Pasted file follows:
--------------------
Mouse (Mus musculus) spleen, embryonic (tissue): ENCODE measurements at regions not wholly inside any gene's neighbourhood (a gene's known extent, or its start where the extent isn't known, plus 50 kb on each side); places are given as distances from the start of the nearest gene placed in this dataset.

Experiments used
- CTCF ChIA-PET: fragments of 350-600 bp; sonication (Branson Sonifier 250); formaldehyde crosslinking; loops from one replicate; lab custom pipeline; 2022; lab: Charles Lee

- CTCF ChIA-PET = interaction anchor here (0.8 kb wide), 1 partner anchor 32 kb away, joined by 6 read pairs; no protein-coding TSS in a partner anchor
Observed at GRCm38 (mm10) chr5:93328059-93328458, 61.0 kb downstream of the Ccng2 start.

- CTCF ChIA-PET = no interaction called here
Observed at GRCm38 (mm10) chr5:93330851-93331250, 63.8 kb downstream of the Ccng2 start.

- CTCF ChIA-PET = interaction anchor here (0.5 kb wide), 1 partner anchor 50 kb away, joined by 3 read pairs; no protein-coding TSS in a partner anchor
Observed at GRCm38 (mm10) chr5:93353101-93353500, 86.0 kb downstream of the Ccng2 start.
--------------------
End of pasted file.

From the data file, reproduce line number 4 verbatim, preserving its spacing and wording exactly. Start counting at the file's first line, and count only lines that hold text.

- CTCF ChIA-PET = interaction anchor here (0.8 kb wide), 1 partner anchor 32 kb away, joined by 6 read pairs; no protein-coding TSS in a partner anchor